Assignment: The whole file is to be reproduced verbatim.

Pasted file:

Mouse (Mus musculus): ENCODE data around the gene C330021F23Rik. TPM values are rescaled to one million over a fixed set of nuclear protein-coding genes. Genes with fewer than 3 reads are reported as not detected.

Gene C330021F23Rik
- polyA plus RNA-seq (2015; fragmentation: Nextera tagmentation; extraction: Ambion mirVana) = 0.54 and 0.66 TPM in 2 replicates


Mouse (Mus musculus): ENCODE data around the gene C330021F23Rik. TPM values are rescaled to one million over a fixed set of nuclear protein-coding genes. Genes with fewer than 3 reads are reported as not detected.

Gene C330021F23Rik
- polyA plus RNA-seq (2015; fragmentation: Nextera tagmentation; extraction: Ambion mirVana) = 0.54 and 0.66 TPM in 2 replicates